The life and times (and conquests) of Bari bawler Cassano
Antonio Cassano is known as a fantasista in Italian football parlance.
The player whose skill and all round game are so valued that he is allowed to roam free wherever he feels.
The term also means someone who embellishes his life with tall tales in order to make himself more interesting or exciting.
Well, Cassano has certainly been on a few flights of fantasy in his autobiography entitled Ã¢ÂÂVi Dico TuttoÃ¢ÂÂ (IÃ¢ÂÂll Tell You Everything).
Ã¢ÂÂIÃ¢ÂÂve slept with between 600 and 700 women,Ã¢ÂÂ he boasts, although that's a pretty low figure going by the claims of most Italian males. Ã¢ÂÂAt least 20 of them have been involved in the world of show business.Ã¢ÂÂ
"Right then ladies, who's next?"
Taking a leaf from one of George BestÃ¢ÂÂs old bios, the pepperoni-faced chap goes on to reveal that he had it Ã¢ÂÂawayÃ¢ÂÂ - as he describes it - on the morning AS Roma played Juventus.
Ã¢ÂÂI did it at six in the morning,Ã¢ÂÂ he somehow recalls. Ã¢ÂÂWe went on to win 4-0 and I played a blinder.Ã¢ÂÂ
ItÃ¢ÂÂs all written in football-speak which isnÃ¢ÂÂt surprising from someone whose formal education was being sent out to the playground to kick a ball around.
However, itÃ¢ÂÂs in Madrid that things begin to take a surreal turn and certainly Real Madrid should reconsider putting any new signings up in hotels from now on.
Room service, so to speak, was available on a 24-hour basis.
Ã¢ÂÂIt was so easy in Madrid to get women, they would be brought to my room and then afterwards I would be so hungry that one of the staff had to bring me at least four croissants and I would give him the girl.Ã¢ÂÂ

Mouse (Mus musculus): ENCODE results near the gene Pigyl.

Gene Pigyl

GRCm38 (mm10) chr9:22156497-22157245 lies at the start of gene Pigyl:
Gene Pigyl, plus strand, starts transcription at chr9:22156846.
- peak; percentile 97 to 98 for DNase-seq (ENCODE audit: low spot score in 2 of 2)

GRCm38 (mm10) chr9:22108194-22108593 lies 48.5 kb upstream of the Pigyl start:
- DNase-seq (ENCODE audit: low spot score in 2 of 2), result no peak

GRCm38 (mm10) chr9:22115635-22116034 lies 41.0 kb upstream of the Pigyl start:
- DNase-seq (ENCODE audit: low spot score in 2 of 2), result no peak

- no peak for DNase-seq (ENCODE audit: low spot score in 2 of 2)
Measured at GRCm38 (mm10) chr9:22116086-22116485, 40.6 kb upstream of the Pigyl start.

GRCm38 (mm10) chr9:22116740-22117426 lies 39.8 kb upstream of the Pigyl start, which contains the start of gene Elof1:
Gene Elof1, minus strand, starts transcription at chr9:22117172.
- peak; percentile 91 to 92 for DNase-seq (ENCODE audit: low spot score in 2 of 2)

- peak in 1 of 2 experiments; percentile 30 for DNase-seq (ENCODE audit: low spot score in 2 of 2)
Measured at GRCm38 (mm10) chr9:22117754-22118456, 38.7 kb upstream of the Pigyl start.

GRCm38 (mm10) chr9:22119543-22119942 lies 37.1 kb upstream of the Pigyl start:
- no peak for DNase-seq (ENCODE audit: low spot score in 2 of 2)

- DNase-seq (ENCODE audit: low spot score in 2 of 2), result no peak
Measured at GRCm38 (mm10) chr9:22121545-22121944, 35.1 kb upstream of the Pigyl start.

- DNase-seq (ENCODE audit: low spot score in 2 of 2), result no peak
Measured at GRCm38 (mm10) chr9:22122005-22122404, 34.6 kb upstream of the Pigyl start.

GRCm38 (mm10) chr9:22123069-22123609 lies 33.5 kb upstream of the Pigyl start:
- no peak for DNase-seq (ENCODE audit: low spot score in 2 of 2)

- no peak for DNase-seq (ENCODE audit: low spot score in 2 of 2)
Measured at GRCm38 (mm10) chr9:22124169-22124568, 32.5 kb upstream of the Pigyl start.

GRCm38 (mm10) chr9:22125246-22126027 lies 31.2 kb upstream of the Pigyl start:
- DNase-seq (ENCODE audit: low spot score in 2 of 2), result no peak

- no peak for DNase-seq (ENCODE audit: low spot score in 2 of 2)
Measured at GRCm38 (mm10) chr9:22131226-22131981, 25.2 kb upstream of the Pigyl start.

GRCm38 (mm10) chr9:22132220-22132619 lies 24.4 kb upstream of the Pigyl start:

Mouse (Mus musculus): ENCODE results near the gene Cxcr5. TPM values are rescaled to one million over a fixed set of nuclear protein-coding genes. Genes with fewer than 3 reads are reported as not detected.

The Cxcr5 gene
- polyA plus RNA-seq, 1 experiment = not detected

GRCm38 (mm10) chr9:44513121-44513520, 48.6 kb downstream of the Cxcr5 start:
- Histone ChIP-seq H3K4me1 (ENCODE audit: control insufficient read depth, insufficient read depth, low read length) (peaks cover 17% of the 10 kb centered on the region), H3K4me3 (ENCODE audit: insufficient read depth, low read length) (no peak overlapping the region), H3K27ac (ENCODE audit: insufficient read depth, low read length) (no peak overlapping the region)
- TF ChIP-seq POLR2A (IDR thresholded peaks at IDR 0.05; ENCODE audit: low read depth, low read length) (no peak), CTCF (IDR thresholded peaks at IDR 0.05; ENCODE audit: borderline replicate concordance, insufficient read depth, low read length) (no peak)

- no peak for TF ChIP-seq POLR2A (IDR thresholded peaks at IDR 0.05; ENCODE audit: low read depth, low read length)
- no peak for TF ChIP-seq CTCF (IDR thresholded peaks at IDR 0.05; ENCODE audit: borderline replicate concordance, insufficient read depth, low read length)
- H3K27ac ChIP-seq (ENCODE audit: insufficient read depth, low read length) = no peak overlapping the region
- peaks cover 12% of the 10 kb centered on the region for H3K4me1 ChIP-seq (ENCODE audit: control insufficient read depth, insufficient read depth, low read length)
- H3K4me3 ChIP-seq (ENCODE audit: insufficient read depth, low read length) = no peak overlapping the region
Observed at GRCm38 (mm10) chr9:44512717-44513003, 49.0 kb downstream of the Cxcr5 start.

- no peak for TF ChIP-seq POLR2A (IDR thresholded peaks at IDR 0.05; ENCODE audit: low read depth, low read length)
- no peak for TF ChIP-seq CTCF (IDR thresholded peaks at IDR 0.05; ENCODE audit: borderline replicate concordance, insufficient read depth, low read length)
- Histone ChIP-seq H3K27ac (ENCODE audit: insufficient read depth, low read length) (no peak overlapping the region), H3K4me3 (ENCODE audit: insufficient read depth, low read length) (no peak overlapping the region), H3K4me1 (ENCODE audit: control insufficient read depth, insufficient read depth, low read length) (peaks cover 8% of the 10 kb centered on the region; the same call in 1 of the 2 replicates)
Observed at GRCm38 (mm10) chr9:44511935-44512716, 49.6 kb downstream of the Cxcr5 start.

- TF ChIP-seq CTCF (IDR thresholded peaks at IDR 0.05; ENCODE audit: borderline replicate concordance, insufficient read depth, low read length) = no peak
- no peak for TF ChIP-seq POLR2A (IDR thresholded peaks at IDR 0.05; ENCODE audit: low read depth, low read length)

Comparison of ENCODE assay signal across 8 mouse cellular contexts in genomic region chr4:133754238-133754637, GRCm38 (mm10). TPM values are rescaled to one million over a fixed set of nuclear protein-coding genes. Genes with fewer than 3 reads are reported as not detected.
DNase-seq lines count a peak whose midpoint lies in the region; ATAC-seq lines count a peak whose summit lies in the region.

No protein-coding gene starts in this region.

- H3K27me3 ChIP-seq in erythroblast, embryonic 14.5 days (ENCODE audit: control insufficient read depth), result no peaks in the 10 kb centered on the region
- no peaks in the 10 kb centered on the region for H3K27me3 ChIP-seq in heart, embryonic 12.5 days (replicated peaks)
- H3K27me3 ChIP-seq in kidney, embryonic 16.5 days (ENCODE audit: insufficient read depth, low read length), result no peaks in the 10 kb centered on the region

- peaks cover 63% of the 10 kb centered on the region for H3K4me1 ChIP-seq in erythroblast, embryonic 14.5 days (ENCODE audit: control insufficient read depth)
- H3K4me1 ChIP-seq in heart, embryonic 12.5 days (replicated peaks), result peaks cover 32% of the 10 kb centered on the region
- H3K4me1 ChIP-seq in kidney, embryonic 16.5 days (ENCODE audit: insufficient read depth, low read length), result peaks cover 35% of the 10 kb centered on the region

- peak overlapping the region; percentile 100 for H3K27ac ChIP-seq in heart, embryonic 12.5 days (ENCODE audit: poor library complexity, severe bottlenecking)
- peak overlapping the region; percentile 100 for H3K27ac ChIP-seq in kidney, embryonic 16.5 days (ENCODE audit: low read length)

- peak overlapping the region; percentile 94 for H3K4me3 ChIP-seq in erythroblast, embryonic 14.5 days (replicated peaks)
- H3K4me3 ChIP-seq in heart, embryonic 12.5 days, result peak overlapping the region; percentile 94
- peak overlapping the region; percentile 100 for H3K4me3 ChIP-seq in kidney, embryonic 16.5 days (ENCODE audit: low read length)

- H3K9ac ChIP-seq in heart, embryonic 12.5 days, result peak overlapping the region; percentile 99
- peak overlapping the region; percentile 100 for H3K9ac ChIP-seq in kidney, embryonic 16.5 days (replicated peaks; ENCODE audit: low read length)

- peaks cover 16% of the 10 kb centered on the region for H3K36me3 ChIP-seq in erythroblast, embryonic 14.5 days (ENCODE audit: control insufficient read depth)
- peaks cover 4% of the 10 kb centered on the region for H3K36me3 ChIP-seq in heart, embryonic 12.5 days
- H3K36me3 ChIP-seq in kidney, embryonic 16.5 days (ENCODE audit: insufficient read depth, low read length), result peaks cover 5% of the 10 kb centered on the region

Has a man ever been so content with his lot? No wonder he had no time to play football.
Along with the romps, the Bari bawler is as bitter as an espresso without sugar and, a bit like his sex life, he canÃ¢ÂÂt control himself.
"Oi Fabio... I've passed GO, now give me my 200"
Fabio Capello: Ã¢ÂÂAt Madrid, he made me warm up for a whole half and then didnÃ¢ÂÂt bring me on. I told him, youÃ¢ÂÂre a piece of s**t and as fake as monopoly money.Ã¢ÂÂ
Luciano Spalletti: Ã¢ÂÂCanÃ¢ÂÂt you see your coaching a f**kÃ¢ÂÂn star, not those useless [expletive] at Udinese. YouÃ¢ÂÂre in my house now.Ã¢ÂÂ
Francesco Totti: Ã¢ÂÂWe went on a talk show and he took 80 percent of the appearance and left me with 20.Ã¢ÂÂ
Gabriel Di Batistuta: Ã¢ÂÂStuck-up: he walked around as if he had a stink under his nose.Ã¢ÂÂ
And so it goes on. Ã¢ÂÂI detested Italy U21 coach Claudio GentileÃ¢ÂÂ¦ I hadnÃ¢ÂÂt a clue what [former short-lived Roma coach Luigi] Del Neri ever said plus he was a bit Ã¢ÂÂambiguousÃ¢ÂÂ (euphemism in Italy for homosexual).
Has he a good word for anyone? Well, Bari coach Eugenio Fascetti who gave the then 17-year-old his debut, dear mamma, of course, and his beloved hometown of Bari.
"80 percent?! Are you having a laugh..."
Amongst all the headline-grabbing nonsense, there is one passage that cuts through to the core of how football shaped his subsequent life.
ItÃ¢ÂÂs 1999 and only his second game for Bari. The mighty Inter are in town and out of nowhere this scrawny kid goes on a mazy dribble which takes him past the likes of Laurent Blanc and Christian Panucci before sweeping the ball home for a last-minute winner.
Ã¢ÂÂThat was the moment that changed everything. If it had not been for that goal against Inter then I might have ended up a criminal.Ã¢ÂÂ
Some would say his subsequent career was a criminal waste so maybe we can forgive him for getting carried away now and then with other facets of his life.